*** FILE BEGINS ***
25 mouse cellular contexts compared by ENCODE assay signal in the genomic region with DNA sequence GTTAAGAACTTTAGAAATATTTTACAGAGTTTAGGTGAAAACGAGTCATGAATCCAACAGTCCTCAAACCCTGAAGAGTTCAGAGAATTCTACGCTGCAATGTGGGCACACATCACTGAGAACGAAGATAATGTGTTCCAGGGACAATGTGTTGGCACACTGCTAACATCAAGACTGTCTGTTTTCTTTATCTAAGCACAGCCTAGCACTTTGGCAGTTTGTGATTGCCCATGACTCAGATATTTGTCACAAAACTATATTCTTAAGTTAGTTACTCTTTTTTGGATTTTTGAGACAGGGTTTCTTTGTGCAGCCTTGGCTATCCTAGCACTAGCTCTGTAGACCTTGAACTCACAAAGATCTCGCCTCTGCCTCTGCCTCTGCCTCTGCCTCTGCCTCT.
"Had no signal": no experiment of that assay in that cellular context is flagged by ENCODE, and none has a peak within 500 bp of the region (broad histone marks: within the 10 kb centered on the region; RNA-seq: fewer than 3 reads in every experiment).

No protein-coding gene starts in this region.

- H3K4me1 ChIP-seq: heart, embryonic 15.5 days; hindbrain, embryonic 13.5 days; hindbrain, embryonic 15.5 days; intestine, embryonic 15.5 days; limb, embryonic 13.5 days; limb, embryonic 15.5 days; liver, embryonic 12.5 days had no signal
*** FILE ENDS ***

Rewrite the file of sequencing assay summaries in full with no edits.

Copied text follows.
25 mouse cellular contexts compared by ENCODE assay signal in the genomic region with DNA sequence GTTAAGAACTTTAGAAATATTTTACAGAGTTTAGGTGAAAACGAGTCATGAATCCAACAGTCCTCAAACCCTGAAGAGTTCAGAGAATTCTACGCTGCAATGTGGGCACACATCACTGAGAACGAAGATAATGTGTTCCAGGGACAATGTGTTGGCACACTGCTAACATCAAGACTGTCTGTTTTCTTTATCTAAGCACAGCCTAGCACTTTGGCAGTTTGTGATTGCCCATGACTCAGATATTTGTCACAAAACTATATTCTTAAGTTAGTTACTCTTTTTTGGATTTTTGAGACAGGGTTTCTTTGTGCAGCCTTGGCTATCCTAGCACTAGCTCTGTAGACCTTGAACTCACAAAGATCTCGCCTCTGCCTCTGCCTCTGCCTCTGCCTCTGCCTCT.
"Had no signal": no experiment of that assay in that cellular context is flagged by ENCODE, and none has a peak within 500 bp of the region (broad histone marks: within the 10 kb centered on the region; RNA-seq: fewer than 3 reads in every experiment).

No protein-coding gene starts in this region.

- H3K4me1 ChIP-seq: heart, embryonic 15.5 days; hindbrain, embryonic 13.5 days; hindbrain, embryonic 15.5 days; intestine, embryonic 15.5 days; limb, embryonic 13.5 days; limb, embryonic 15.5 days; liver, embryonic 12.5 days had no signal